“Budgets show us a President’s priorities, and based on what President Trump released today, I’m concerned that he’s continuing to push policies that would hurt Virginians. While I support the Administration’s commitment to investments in defense, deep cuts to the State Department jeopardize our national security. Despite President Trump’s promises that Mexico would pay for a border wall, this budget shows he’s trying to force American taxpayers to pick up the tab for a wall that won’t make us safer.
“While the budget is short on details, the drastic cuts threaten programs that help ensure Virginians have clean water, safe roads and bridges, well-funded public schools, and quality, affordable health care. The budget also shows President Trump intends to keep treating federal employees as a punching bag, while in reality these workers are patriotic Americans who keep our government running. Just weeks after President Trump promised us clean water and air in his joint address to Congress, he released a budget that completely eliminates the Chesapeake Bay Program and radically cuts funding for the agency that protects water resources like the James River and monitoring sea level rise in in Hampton Roads. And I’m disappointed that President Trump’s promises to fix our crumbling infrastructure so far haven’t amounted to any action to fix the roads and bridges of Virginia.
“There is already bipartisan agreement that President Trump’s harmful budget will be a nonstarter in Congress. I hope that my colleagues in the Senate will work across the aisle on a budget that charts a different roadmap, which makes the investments to help Virginia families get ahead that are absent from President Trump’s budget proposal.”
Below is a list of potential impacts Donald Trump’s budget cuts could have on Virginians:
$2.6 billion (31%) cut to the Environmental Protection Agency could jeopardize:
- The Chesapeake Bay Program, which would be cut entirely under Trump’s budget. The program has reduced pollution, bolstered oyster and crab populations, and driven tourism and outdoor recreation.
- The Clean Power Plan and climate change research, which is critical to combatting sea level rise in Hampton Roads and climate effects across Virginia.
- The Office of Enforcement, which ensures that entities are following federal clean air and water laws.
Slashing the federal workforce
- A promise to “shrink the Federal workforce,” without a clear justification for doing so – a continuation of the Administration’s attack on federal employees following the federal hiring freeze. Over 170,000 Virginians are federal employees.
$2.4 billion (13%) cut to the Department of Transportation could jeopardize:
- TIGER transportation grants, a competitive program that has made possible Virginia projects like the I-95 Express Lanes and the I-564 connector from the Port of Virginia to take truck traffic off Norfolk city roads.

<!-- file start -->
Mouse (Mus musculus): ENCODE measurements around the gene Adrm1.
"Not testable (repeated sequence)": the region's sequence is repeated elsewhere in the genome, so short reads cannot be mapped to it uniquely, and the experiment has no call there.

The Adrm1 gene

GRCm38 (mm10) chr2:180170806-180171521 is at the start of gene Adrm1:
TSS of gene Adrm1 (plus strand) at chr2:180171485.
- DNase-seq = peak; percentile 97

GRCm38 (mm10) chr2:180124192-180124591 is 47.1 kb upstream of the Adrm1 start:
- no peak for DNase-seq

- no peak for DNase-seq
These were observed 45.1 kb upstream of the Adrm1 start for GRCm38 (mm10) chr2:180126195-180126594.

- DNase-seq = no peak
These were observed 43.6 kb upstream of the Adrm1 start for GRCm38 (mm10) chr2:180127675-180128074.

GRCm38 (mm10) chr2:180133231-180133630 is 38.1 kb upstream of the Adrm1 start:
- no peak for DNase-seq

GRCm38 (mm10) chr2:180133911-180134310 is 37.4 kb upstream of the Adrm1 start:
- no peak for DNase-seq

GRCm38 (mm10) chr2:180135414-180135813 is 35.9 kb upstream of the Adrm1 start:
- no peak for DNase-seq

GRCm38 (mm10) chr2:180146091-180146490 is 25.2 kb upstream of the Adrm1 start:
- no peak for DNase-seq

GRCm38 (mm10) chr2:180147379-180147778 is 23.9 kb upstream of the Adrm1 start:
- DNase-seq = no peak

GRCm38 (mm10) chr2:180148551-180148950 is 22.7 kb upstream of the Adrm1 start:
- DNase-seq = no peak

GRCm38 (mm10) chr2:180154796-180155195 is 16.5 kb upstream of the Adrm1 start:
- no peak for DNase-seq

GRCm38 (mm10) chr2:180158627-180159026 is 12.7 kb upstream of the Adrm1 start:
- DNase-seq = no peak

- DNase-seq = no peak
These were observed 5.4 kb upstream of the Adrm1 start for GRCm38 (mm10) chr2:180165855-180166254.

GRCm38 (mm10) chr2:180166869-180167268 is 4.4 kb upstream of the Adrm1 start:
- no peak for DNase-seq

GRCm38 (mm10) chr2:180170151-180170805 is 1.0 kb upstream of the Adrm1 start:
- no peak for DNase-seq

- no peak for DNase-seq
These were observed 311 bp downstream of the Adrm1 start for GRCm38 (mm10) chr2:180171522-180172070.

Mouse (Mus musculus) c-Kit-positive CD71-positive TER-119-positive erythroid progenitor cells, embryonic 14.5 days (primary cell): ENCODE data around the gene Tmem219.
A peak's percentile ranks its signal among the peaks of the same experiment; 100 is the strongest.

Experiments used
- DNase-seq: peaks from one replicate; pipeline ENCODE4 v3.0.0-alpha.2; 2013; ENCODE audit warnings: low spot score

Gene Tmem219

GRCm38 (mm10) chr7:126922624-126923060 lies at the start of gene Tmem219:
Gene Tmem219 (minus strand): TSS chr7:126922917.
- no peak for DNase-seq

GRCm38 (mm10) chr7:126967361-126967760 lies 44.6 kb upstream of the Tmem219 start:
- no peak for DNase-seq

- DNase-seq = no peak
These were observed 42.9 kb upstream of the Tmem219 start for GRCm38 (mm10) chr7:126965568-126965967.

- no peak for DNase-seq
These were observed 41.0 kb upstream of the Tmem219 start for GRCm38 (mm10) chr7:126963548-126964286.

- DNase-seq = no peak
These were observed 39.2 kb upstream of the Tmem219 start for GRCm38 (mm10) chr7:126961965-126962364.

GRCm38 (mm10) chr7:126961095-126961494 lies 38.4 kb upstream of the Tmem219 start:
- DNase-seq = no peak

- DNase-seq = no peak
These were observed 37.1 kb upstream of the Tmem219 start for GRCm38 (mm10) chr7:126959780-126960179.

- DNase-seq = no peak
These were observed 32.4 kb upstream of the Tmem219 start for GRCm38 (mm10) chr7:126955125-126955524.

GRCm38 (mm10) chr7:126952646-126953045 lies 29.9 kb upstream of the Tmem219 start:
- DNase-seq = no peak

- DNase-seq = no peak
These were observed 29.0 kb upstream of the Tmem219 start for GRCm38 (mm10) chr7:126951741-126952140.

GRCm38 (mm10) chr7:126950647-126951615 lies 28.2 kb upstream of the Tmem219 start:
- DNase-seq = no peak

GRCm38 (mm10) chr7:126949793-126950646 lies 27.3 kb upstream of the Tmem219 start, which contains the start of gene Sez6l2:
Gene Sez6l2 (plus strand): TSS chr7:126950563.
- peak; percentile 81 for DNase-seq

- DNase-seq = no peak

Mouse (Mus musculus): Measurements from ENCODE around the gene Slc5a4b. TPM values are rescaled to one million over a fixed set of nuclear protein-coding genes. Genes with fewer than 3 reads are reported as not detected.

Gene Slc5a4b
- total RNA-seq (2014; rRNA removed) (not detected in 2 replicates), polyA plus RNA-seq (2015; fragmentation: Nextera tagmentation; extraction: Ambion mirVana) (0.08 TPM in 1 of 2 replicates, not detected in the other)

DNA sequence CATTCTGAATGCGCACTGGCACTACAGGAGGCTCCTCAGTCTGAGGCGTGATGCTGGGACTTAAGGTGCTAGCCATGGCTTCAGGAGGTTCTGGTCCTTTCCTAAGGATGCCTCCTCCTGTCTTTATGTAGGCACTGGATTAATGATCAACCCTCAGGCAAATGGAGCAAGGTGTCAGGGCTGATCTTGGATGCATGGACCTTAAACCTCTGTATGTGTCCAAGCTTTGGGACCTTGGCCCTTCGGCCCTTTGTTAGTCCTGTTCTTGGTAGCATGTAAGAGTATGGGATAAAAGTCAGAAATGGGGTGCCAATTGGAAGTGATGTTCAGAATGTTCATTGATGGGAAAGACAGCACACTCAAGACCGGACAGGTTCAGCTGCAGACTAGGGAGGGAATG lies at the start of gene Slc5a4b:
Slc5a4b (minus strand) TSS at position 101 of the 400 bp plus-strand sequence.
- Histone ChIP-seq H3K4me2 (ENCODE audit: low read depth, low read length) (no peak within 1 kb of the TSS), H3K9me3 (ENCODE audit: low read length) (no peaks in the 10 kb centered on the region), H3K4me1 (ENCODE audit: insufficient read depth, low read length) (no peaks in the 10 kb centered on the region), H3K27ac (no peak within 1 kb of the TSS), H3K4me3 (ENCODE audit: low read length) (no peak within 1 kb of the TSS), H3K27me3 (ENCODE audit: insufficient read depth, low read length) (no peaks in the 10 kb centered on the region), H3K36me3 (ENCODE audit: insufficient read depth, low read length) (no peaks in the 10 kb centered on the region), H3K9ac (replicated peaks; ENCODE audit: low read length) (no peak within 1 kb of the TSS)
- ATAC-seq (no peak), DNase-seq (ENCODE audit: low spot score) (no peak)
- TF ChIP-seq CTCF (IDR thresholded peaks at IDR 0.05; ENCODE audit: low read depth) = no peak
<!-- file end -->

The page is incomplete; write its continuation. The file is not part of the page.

- D.C. Metro capital investment, which helps Metro reduce its maintenance backlog.
$1.5 billion (12%) cut to the Department of the Interior could jeopardize:
- Responsible management of the National Park Service and the National Wildlife Refuge System. Virginia is home to twenty-one national parks.
- The Land and Water Conservation Fund, which has preserved countless acres of farmland, waterways, Civil War battlefields, and other open space in Virginia from short-sighted development proposals.
- The Payment in Lieu of Taxes (PILT) program, which compensates counties throughout the Shenandoah Valley and Southwest Virginia for federally-owned land.
- Abandoned Mine Land grants that fix environmental contamination, restore sites for economically productive uses, and support jobs in Southwest Virginia.
- The Bureau of Indian Affairs’ Demonstration Project, which provides workforce training and related services to tribal members, a program that could provide assistance to the Pamunkey Indian tribe.
$4.7 billion (21%) cut to the Department of Agriculture could jeopardize:
- Agricultural research investment at land-grant universities like Virginia Tech and Norfolk State University.
- The Water and Wastewater loan and grant program, which has enabled small rural communities throughout Virginia to access financing for water systems.
$9 billion (13.5%) cut to the Department of Education could jeopardize:
- Public schools by creating a new $250 million new private school choice program
- Financial aid for students by eliminating the Federal Supplemental Educational Opportunity Grant program, which provides approximately $18 million in grants and serves 31,149 students who attend Virginia’s colleges and universities and reduces funding the Federal Work Study program
- The 21st Century Community Learning Centers program which provides 19,244 students and families in Virginia with access to afterschool programs
- Eliminates the Teacher Quality Partnership Grant which provides funding to Richmond Public Schools and Virginia Commonwealth University to recruit, prepare and retain high-quality teachers
$10.1 billion (28%) cut to the State Department and USAID which could jeopardize: